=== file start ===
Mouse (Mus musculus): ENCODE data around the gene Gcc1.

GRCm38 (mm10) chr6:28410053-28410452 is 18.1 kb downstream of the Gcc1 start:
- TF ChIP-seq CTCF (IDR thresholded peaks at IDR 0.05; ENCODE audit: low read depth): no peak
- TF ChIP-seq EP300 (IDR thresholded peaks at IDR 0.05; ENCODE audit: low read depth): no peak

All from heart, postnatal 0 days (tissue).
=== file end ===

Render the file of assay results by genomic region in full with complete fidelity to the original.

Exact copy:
Mouse (Mus musculus): ENCODE data around the gene Gcc1.

GRCm38 (mm10) chr6:28410053-28410452 is 18.1 kb downstream of the Gcc1 start:
- TF ChIP-seq CTCF (IDR thresholded peaks at IDR 0.05; ENCODE audit: low read depth): no peak
- TF ChIP-seq EP300 (IDR thresholded peaks at IDR 0.05; ENCODE audit: low read depth): no peak

All from heart, postnatal 0 days (tissue).